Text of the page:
In 1995, a teachers' strike took place resulting in a major conflict between members of CODESA and some of the senior officers with regard to how the strike was handled. A series of events took place culminating in CODESA deciding to embark on certain actions including attempting to arrest some of the senior officers. On the date in question, CODESA embarked upon this mission but met with resistance from the other side and this all culminated in the fatal shooting of some of the senior officers, the father of the applicant in casu being one of them.

It is against this background that the respondents are denying liability in the killing of the deceased by some of the police officers. Mr Putsoane's contention was that the above mentioned series of acts by CODESA were clearly unlawful activities whereby he also referred the court to the Molise judgment wherein at paragraph 29 of page 24 therein the court stated;

"I have already pointed out that, viewed holistically, there can be no doubt that after the negotiations failed on the 30th October the leadership of CODESA decided to embark upon a series of planned actions calculated to bring about the apprehension and detention of Col Penane and PW1. This was clearly an unlawful series of activities." (my underlining)

It was Mr Putsoane's further submission that the officers in question were even criminally charged for the unlawful acts.


He disputed Mr Fosa's contention that the fact that the said police officers were in uniform and carrying guns issued to them per se meant that they were acting within the scope of their duties. He argued further that the principle within the case of Mhlongo and Another NO v Minister of Police 1978 (2) SA to which the court was also referred, was that a servant must have been about the affairs of the master in committing the alleged acts. He argued that the fact that the junior officers did not obey their seniors meant that the seniors were not in control hence why even some of the seniors were shot and killed.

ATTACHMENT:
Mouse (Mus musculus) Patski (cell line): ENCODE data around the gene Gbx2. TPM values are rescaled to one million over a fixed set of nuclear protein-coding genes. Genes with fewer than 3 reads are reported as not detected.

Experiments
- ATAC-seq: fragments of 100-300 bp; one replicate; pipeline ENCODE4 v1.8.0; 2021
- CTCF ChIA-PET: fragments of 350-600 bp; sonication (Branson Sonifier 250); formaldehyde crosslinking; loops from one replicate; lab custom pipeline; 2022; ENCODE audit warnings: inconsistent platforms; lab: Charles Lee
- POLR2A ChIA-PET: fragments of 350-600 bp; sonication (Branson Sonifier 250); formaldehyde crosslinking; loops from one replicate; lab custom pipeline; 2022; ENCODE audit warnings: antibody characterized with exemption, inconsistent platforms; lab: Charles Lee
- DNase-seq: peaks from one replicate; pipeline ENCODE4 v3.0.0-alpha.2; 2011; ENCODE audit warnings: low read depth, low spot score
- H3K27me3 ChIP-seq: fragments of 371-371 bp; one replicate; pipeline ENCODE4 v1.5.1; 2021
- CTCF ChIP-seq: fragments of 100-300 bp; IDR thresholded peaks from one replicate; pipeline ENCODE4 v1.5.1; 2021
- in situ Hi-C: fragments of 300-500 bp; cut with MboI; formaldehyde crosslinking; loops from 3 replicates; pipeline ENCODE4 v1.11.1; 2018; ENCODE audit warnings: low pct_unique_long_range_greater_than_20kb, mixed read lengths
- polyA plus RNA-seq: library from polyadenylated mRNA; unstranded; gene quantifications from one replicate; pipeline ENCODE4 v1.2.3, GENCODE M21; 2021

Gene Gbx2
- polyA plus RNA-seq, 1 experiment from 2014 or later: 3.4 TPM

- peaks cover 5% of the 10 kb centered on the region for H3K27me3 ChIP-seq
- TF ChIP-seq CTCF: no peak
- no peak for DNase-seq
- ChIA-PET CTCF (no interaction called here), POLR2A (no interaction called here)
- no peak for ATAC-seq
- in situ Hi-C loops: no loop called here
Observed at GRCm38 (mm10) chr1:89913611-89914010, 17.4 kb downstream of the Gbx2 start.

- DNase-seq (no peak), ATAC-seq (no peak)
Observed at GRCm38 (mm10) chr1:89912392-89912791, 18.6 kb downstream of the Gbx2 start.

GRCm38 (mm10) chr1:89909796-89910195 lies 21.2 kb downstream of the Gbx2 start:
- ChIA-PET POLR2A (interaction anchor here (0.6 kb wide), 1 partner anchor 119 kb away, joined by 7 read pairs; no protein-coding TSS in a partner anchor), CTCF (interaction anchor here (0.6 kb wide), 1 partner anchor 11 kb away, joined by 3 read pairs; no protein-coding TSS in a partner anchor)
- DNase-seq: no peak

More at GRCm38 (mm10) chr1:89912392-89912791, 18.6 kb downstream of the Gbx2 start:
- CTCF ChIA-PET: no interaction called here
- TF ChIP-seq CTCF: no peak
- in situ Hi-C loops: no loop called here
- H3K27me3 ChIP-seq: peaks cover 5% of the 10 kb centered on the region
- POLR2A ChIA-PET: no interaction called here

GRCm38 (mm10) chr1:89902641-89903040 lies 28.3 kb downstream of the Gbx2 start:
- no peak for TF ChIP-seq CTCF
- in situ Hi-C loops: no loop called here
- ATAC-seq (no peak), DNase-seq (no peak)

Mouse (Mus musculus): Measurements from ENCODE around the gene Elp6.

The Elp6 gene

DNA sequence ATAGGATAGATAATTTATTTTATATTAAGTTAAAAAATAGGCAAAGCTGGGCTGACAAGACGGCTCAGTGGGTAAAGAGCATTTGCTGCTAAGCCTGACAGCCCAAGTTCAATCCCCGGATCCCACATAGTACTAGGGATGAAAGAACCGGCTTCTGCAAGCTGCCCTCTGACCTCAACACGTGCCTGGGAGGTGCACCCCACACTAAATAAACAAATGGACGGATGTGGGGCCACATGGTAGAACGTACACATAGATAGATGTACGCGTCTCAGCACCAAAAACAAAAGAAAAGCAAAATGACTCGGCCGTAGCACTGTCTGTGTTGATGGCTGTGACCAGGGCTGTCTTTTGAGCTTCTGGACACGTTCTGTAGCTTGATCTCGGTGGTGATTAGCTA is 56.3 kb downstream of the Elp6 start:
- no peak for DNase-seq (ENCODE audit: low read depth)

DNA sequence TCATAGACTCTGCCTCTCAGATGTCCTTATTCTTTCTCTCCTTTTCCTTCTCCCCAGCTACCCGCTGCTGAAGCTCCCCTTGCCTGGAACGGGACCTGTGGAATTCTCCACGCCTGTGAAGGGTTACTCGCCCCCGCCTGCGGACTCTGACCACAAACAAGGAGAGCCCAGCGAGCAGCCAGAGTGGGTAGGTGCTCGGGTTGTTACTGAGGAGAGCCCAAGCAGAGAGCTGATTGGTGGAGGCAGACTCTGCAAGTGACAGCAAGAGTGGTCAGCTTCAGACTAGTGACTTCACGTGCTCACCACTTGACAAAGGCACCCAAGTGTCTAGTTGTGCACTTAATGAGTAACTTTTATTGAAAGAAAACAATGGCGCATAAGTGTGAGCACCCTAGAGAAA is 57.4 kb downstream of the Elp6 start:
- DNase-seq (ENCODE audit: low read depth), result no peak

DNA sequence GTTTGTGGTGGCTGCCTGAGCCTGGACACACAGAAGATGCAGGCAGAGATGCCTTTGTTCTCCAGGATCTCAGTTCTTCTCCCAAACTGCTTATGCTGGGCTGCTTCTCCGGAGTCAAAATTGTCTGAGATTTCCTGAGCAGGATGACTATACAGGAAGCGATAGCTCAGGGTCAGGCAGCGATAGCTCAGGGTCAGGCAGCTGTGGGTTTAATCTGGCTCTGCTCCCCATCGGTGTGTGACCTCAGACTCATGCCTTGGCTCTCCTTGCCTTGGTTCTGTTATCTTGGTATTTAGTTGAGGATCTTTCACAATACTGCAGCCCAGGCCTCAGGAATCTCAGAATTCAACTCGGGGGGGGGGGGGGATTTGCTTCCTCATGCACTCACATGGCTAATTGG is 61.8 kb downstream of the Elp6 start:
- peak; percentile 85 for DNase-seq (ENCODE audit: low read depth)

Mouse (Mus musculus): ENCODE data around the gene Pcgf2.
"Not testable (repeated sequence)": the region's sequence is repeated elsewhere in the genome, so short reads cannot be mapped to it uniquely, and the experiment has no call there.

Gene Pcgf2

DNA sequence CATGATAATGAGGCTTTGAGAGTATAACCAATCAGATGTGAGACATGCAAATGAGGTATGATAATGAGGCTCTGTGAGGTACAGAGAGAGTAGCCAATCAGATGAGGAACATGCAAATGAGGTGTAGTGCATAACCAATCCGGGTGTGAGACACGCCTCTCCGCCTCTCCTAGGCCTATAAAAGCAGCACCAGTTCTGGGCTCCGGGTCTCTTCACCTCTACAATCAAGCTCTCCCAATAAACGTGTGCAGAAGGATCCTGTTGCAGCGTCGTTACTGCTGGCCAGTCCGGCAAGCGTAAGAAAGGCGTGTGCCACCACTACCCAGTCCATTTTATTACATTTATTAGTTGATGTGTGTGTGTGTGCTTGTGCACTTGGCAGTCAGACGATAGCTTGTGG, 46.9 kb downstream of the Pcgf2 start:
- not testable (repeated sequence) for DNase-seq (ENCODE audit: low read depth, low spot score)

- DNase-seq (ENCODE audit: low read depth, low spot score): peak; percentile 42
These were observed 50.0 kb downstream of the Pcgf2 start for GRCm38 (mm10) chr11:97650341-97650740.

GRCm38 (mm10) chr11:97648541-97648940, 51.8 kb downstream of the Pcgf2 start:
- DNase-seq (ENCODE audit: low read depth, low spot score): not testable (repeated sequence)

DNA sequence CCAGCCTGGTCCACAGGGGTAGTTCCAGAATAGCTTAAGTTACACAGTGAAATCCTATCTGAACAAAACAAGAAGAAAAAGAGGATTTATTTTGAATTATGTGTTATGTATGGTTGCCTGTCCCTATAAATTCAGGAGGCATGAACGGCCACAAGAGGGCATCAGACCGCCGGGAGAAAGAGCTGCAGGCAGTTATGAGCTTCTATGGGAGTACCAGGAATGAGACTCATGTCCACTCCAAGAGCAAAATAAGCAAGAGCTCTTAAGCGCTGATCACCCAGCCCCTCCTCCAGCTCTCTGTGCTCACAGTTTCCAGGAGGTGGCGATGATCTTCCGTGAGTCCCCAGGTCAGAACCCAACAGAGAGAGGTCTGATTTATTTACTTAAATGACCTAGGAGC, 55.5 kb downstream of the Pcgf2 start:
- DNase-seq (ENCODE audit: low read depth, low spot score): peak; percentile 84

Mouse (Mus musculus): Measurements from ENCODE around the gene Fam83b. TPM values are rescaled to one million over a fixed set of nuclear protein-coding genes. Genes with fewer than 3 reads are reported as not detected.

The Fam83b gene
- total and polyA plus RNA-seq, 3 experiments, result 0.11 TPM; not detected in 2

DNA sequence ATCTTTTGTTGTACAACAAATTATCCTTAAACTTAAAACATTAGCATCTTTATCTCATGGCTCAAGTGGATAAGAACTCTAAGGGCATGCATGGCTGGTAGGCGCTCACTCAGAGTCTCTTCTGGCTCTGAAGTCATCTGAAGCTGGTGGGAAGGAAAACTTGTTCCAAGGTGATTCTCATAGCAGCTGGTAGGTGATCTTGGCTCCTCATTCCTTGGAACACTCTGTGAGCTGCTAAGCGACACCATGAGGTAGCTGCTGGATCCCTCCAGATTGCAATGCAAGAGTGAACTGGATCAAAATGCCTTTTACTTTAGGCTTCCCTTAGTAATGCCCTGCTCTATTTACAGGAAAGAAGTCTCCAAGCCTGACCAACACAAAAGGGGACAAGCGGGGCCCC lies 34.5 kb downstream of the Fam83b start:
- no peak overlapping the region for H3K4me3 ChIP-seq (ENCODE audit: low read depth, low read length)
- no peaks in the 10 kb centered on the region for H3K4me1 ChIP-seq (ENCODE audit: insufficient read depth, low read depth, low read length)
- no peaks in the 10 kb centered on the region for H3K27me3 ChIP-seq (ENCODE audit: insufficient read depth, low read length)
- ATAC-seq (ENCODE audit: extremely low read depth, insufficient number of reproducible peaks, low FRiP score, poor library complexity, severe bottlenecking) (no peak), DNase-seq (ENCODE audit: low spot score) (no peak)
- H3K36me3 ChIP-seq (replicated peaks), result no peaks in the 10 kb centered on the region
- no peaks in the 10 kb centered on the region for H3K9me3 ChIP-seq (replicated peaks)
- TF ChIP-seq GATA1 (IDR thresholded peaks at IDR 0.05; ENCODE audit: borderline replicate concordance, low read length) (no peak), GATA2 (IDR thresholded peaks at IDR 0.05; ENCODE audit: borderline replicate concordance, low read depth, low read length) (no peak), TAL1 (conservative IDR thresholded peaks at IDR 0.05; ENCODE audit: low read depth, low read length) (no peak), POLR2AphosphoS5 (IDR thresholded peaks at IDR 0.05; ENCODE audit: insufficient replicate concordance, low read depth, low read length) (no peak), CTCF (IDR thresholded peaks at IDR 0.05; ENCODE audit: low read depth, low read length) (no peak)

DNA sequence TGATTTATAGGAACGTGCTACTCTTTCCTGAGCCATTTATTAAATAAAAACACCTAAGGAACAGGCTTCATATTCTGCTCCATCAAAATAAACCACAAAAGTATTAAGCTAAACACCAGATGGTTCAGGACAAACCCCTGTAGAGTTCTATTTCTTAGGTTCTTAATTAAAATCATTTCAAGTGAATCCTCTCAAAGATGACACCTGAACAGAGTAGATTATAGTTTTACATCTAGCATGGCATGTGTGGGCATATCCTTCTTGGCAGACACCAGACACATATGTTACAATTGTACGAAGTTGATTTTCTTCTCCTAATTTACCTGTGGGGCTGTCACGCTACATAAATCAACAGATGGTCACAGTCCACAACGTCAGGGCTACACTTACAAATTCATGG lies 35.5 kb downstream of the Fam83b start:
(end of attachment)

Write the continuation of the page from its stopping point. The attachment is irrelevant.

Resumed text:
In his reply Mr Fosa argued that the junior officers were effecting an arrest and were as such about the duties of the crown. He stated that the legality or otherwise of such arrest is immaterial. He said this was more especially the case account being taken of the fact that CODESA was not an illegal entity but a legitimate unit with which

were charged for the unlawful act, if a delict arose out of that act, then lst respondent should be held liable.

It is against this backdrop that this court has to determine the following issues:

  1. Whether the police officers who shot and killed the deceased, did so while acting within the scope of their duties.


  1. Whether the plaintiff is entitled to M210, 545.02 as damages for the unlawful and wrongful killing of her late father.

When deciding the question of vicarious liability where a servant is acting within the scope of his duties, it has been stated as follows in R.G. Mckerron"s The law of Delict 7th Edition p 95,

"A master is liable for any wrongful act committed by his servant which he has authorized or ratified. A master is also liable for any wrongful act committed by his servant in the course of carrying out his instructions or whilst engaged in any activity reasonable incidental thereto."

It was also stated in the Mhlongo Case (Supra) that;

"... when a wrongful act is committed by a member of the force in the course or scope of his employment, the State is prima facie liable. It is then for the state to show that, in committing the wrongful act, the policeman was engaged upon a duty or function of such nature as to take him out of the category of servant pro hac vice. In order for the duty of function to take him out of the category of servant it must be one which is personal to the policeman in the sense that from its very nature the State is so deprived of the power to direct or control him in the carrying our of his duty or function that he cannot be regarded pro hac vice as the servant of the State."


The above is a trite principle of law. This being the legal position, then the court is always left with the question; Was the act complained of within the scope of the servant's employment or not? In deciding this question, courts are advised to look at the particular facts and circumstances of each case. According to Mckerron (Supra), the test to be applied is;

"Did the servant do the act while about the business of his master, or did he do it while on his own business and for his own purposes?"